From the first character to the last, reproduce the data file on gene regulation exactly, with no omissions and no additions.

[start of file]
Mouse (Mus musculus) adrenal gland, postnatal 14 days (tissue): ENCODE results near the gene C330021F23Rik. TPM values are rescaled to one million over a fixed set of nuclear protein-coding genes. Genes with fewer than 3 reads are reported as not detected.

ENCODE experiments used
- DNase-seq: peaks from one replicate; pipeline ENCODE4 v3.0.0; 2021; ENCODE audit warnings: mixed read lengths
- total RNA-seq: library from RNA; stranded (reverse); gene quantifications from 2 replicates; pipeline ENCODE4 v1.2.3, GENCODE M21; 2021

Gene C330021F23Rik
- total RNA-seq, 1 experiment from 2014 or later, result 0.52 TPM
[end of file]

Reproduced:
Mouse (Mus musculus) adrenal gland, postnatal 14 days (tissue): ENCODE results near the gene C330021F23Rik. TPM values are rescaled to one million over a fixed set of nuclear protein-coding genes. Genes with fewer than 3 reads are reported as not detected.

ENCODE experiments used
- DNase-seq: peaks from one replicate; pipeline ENCODE4 v3.0.0; 2021; ENCODE audit warnings: mixed read lengths
- total RNA-seq: library from RNA; stranded (reverse); gene quantifications from 2 replicates; pipeline ENCODE4 v1.2.3, GENCODE M21; 2021

Gene C330021F23Rik
- total RNA-seq, 1 experiment from 2014 or later, result 0.52 TPM